A criminal justice reform effort known as the First Step Act is just one step — a signature from President Donald Trump — away from becoming law and changing the lives of an estimated 30% of the federal prison population over the next decade.
The House voted Thursday to pass the Senate’s revisions by 358-36. And although Congress also faces the threat of a partial government shutdown, Trump has signaled his willingness to sign the bill.
It is estimated that some 53,000 of the 181,000 inmates currently imprisoned in the federal system in the U.S. would be affected over the next 10 years, according to the Congressional Budget Office. The bill would not cover state jails and prisons, which account for the majority of the country’s prison population. The U.S. has the worlds highest total prison population with over 2.1 million people incarcerated.
Since the First Step Act was introduced earlier this year, it has earned the support of both Democrats and Republicans, though some Democrats say the bill doesn’t do enough in regards to sentencing laws that disproportionately affect minorities. The legislation has also gotten support from groups like the American Civil Liberties Union and the Fraternal Order of Police.
Senior White House official and Trump’s son-in-law Jared Kushner pushed for the bill to be passed before the end of the year, according to the New York Times, advocacy that stems in part from his father having served 14 months in federal prison for tax evasion, witness tampering and making illegal donations.
The bill would give judges greater latitude in sentencing and allow inmates who earn “good-time credit” by participating in counseling programs to be released earlier. The bill also includes anti-recidivism programs while inmates are still in prison, bans pregnant prisoners from being shackled and most juveniles from being held in solitary confinement.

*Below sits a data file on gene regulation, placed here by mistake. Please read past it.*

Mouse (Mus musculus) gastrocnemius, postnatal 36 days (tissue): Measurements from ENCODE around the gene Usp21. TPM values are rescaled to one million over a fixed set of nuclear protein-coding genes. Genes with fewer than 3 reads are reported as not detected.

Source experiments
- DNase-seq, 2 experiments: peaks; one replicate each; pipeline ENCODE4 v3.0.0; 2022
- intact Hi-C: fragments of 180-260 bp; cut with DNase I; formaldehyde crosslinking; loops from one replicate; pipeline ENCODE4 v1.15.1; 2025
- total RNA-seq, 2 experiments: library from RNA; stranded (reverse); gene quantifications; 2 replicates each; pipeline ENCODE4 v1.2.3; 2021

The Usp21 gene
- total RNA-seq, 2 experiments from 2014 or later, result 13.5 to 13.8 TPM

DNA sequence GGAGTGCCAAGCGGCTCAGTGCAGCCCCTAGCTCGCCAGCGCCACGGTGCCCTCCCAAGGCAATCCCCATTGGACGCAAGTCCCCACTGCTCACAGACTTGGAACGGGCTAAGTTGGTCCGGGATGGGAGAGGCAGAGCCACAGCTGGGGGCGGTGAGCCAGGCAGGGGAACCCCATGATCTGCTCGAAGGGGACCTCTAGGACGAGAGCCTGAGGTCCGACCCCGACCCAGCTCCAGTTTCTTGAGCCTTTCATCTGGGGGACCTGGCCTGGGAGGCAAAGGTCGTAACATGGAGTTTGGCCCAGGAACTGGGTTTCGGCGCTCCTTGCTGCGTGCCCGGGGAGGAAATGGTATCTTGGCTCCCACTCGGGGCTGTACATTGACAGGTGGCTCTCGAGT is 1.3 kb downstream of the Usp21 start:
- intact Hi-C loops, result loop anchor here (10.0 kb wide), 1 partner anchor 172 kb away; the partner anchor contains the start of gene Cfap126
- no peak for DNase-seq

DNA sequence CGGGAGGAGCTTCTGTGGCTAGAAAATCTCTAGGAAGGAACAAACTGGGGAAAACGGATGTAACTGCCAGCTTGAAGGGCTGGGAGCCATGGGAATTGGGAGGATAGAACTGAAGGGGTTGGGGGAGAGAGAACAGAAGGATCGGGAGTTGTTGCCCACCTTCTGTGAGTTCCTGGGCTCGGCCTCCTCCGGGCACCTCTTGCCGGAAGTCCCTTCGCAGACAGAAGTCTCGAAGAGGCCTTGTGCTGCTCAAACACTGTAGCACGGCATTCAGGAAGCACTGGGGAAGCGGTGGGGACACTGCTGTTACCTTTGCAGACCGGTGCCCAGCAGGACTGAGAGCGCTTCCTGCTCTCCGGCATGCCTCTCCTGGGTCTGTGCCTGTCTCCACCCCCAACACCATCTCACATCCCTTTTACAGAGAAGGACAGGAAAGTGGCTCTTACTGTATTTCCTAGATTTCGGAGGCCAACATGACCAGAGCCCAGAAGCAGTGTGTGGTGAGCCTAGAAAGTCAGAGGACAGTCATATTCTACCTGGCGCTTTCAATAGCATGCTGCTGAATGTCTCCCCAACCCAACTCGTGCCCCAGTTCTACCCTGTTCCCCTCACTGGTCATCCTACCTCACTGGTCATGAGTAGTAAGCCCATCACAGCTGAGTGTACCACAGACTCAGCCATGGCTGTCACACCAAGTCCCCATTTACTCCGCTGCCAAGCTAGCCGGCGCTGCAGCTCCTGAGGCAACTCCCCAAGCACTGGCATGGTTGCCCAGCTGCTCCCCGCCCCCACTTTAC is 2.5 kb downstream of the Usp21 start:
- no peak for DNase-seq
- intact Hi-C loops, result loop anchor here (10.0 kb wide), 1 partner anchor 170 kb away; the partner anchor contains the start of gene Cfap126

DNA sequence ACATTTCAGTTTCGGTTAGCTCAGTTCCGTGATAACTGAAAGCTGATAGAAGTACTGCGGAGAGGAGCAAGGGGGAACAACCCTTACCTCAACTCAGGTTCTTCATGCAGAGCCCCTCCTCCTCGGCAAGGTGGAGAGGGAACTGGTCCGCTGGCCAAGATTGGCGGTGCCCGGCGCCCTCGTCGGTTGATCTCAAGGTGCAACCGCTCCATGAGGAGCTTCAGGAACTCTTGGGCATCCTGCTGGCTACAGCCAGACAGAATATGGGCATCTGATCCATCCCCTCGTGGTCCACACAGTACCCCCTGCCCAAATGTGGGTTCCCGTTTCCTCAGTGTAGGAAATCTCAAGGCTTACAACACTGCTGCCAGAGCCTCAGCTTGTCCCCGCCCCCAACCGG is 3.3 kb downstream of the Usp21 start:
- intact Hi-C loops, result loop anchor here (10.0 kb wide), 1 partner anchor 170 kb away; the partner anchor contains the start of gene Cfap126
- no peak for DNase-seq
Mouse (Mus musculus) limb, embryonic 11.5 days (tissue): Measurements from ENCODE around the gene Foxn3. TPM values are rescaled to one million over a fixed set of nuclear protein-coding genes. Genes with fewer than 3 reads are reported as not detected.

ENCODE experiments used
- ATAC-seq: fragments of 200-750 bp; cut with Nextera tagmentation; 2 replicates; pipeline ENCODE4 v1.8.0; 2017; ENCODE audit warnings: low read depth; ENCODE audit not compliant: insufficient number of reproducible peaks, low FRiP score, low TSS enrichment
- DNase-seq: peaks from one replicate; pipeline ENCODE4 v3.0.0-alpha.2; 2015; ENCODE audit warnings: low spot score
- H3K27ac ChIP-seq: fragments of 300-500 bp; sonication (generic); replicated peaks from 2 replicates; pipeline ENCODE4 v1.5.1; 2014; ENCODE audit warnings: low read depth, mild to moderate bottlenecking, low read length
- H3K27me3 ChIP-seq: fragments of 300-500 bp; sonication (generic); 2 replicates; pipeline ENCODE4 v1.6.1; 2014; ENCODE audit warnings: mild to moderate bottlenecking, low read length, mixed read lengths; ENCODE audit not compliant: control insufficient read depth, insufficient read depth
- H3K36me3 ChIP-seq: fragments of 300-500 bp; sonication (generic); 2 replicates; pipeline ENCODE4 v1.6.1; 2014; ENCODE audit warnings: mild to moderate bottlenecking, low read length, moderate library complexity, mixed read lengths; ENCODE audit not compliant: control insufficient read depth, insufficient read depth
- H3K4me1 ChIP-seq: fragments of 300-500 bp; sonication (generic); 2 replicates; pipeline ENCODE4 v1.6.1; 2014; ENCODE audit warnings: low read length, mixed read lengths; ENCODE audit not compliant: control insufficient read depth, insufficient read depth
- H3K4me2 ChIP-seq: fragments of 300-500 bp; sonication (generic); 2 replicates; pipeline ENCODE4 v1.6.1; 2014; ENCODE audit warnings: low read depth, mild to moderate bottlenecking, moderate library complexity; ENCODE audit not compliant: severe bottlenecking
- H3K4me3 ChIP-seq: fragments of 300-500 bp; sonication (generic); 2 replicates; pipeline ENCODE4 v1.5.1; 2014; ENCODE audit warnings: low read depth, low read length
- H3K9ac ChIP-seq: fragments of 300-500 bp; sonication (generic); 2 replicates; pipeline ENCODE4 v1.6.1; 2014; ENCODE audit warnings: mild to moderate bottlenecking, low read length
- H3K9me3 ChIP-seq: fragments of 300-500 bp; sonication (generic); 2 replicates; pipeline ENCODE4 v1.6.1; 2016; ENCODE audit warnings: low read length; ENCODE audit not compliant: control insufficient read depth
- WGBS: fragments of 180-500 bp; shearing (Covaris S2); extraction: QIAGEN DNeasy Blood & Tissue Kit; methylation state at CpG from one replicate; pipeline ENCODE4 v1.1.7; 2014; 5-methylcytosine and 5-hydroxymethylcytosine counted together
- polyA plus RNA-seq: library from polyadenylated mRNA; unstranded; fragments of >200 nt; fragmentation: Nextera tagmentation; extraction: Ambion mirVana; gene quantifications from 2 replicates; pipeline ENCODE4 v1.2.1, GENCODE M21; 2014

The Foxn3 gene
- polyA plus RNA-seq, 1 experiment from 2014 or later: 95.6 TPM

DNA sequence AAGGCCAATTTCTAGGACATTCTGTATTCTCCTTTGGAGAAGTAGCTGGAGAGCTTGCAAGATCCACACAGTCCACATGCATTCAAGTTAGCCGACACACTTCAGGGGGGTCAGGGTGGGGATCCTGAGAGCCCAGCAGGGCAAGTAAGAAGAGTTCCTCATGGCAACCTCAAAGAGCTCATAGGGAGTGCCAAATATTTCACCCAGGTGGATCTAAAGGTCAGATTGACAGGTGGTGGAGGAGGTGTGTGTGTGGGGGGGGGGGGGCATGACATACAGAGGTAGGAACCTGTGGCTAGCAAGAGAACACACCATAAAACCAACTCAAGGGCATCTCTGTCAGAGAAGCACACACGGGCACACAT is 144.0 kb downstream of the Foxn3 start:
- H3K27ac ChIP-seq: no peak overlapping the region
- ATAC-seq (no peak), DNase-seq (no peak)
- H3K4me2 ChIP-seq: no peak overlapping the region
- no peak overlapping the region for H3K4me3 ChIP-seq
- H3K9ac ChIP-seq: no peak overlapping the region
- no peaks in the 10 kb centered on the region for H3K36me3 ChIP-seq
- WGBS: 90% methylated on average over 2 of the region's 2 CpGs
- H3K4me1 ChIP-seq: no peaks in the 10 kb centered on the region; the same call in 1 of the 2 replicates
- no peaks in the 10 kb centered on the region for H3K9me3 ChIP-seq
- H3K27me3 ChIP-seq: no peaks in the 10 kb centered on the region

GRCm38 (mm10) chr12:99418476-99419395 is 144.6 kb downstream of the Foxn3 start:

Despite running on a “tough on crime” platform, Trump has supported the bill, which will cut sentences in the future.
Here’s everything to know about the First Step Act:
It would ease mandatory minimum sentences
The bill will give federal judges discretion to skirt mandatory minimum sentencing guidelines for more people, according to the Marshall Project, a nonprofit news organization covering the U.S. criminal justice system. Currently, judges use what is known as a “safety valve” for nonviolent drug offenders with no prior criminal background. But the bill will allow it to expand to include people with limited criminal histories. An additional 2,000 people each year would be eligible for exemption from mandatory sentences if the bill passes, according to estimates by the Congressional Budget Office.
It will also lighten automatic sentences for serious violent and drug charges by five to 15 years, the Marshall Project said. The bill would amend the “three strikes” rule, which currently carries a life sentence for three or more convictions that include serious violent felonies or drug trafficking. Now it would instead trigger a 25-year sentence.